For many people in Taiwan, the Lunar New Year feast, loaded with symbolism, is the most important meal of the year. Primarily it is a chance for the whole family to get together, remembering those in distant places who cannot make it back to the family home by keeping an empty seat at table. It also serves as a benediction for the coming year, and while much of the food is carefully selected for its rarity and flavor, it is also chosen for the auspicious meanings that it can suggest.
Chicken and fish, usually served whole, represent happiness, family unity and prosperity, noodles and certain vegetables suggest longevity, and a string of ingredients such as oranges and radishes are used because their names can, by some smaller or greater stretch of the imagination, form homophones of various auspicious words.
For many vendors of both fresh and cooked food, the Lunar New Year’s family dinner is also seen as a perfect opportunity to get their hands on government money in the form of the recently issued consumer vouchers. In this, and the desire of many Taiwanese to spend this windfall as quickly as possible, (be it on food or accomodation offers, lucky draws or prizes) Lunar New Year’s Eve dinner 2009 is certainly going to bring prosperity to some.
For those doing their own cooking, the annual Taipei Big Street New Year Shopping Festival (台北年貨大街) is the place to be. As in past years, this event will bring together the considerable resources of five of Taipei’s traditional commercial districts. The center of the vast shopping area is Dihua Street
(迪化街) market, which will link up with Huaying Street (華陰街) market, both of which will open for business at 10am every day. The Taipei Underground Mall (臺北地下街), with more than a kilometer of shops, and the section of Chongqing North Road Section 1 (重慶北路一段) between Changan West Road (長安西路) and Zhengzhou Road (鄭州路), will open for business daily from 11am, and the Ningxia Road night market (寧夏路夜市), which will open from 6pm, complete this large shopping precinct at which everything from snack foods to auspicious wall hangings can be obtained. Shops and stalls will be doing business full-throttle until Lunar New Year’s Eve, with the Taipei City Government estimating that 50,000 thousand people will shop there over the 10-day period of the pre-Lunar New Year shopping blowout. Detailed information can be obtained at the event Web site at www.2009newyear.com.tw.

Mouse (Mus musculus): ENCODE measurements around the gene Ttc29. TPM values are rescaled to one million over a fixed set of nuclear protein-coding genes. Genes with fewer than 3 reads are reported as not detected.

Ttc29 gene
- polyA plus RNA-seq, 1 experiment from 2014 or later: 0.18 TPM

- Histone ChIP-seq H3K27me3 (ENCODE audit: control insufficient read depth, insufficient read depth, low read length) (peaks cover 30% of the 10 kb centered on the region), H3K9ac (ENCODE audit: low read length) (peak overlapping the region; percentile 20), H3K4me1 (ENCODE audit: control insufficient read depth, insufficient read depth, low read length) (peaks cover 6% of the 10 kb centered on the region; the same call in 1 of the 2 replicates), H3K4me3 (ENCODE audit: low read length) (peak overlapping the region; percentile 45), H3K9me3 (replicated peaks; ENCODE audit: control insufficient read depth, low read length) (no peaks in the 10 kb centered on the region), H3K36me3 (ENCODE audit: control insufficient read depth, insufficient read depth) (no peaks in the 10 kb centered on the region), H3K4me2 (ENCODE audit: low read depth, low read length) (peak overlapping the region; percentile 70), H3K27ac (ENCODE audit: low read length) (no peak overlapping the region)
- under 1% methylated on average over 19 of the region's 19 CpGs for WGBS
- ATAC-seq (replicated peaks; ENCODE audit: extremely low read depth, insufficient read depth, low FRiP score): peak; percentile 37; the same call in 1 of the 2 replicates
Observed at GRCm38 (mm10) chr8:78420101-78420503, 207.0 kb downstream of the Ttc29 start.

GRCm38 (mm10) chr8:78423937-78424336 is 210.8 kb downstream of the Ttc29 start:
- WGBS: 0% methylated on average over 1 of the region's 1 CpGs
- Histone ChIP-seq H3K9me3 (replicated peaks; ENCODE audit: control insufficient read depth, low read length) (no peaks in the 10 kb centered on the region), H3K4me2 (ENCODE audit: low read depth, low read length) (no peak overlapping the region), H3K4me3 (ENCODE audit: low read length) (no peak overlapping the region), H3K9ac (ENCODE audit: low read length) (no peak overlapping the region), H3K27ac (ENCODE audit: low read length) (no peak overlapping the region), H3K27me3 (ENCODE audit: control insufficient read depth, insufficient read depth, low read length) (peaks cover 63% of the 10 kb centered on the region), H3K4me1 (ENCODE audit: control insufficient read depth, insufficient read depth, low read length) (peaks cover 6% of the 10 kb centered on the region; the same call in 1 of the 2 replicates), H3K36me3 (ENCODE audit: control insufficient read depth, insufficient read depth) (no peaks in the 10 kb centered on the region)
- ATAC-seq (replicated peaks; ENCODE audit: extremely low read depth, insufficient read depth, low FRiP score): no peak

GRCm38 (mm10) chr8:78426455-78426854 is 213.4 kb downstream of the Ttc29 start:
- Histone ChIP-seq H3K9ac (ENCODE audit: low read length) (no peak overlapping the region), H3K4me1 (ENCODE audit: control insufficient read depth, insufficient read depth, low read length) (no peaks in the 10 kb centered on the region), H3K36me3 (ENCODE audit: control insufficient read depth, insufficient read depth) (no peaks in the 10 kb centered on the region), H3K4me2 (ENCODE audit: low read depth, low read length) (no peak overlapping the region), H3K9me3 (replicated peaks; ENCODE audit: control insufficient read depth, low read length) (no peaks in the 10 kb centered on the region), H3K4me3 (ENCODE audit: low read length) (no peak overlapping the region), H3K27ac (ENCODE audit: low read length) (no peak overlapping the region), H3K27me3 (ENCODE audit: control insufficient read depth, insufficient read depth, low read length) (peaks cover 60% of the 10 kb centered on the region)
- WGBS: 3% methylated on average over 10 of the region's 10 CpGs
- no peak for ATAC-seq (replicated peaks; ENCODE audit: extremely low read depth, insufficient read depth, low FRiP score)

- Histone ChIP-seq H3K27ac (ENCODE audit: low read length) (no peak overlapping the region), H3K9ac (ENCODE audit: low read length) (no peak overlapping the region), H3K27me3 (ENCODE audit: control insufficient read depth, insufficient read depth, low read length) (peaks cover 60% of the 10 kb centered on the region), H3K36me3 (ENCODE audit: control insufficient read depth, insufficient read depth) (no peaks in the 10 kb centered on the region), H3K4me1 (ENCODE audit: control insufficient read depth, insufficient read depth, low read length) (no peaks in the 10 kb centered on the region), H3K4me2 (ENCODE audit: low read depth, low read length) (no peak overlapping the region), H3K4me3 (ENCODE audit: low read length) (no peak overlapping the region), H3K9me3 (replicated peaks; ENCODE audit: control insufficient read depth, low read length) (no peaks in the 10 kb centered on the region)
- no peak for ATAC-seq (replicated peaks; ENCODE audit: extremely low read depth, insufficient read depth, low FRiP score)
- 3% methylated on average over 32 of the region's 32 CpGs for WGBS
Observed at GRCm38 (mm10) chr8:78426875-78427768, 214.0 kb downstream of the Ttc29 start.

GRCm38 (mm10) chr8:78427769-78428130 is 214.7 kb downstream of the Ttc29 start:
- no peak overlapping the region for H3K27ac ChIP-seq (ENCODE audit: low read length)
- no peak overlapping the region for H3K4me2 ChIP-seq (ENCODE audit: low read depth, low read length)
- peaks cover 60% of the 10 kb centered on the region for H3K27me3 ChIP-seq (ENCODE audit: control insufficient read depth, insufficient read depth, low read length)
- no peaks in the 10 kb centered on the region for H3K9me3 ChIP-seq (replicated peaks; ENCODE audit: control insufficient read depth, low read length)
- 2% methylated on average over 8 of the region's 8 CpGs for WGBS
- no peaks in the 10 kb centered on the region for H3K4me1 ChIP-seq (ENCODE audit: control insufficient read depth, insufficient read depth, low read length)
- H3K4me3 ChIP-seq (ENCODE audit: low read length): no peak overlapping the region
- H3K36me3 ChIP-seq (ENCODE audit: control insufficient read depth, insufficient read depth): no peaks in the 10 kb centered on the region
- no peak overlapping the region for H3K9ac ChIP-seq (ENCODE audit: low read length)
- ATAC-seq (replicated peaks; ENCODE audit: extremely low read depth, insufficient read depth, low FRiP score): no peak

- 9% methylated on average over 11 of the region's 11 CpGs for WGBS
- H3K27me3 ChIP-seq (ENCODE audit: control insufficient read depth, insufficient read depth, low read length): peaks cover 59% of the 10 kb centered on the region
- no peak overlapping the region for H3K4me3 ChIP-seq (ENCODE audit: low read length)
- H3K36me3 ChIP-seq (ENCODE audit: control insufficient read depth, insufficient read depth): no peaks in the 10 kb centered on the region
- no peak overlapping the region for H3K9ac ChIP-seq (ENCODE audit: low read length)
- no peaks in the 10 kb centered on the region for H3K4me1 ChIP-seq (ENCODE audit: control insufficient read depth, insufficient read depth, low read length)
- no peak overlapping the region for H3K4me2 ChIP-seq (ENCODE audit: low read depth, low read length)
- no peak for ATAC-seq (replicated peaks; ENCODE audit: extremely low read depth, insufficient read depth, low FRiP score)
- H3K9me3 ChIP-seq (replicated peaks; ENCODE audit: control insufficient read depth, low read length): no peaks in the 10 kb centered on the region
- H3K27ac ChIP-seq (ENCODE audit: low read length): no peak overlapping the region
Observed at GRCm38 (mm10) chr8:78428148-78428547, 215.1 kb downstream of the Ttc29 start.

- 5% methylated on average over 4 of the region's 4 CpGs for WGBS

Two other traditional markets that are especially popular and busy in the run up to the Lunar New Year are the Nanmen (南門市場) and Dongmen (東門市場) markets, both of which specialize in many regional Chinese delicacies. Nanmen market is located at 8, Roosevelt Rd Sec 1, Taipei City (台北市羅斯福路一段8號) and Dongmen Market is located at 81, Ln 79, Xinyi Road Sec 2, Taipei City (台北市信義路2段81號).
To take up the challenge of preparing your own Lunar New Year banquet, check out the Department of Health’s (行政院衛生署) recommended banquet menu, which is estimated to cost under NT$2,000 for a table of 10. Complete details on how to prepare this healthy and inexpensive banquet can be found at the department’s Web site at food.doh.gov.tw/foodnew.
If this feels like too much effort, many hotels and restaurants are providing everything from individual dishes to complete banquets for you to take home. Pretty much every major convenience store and hypermarket chain puts out extensive menus of Lunar New Year dishes, including top-shelf items. Even the ubiquitous 7-Eleven convenience store offers a casserole of abalone, pig’s foot and wild chicken for NT$2,599.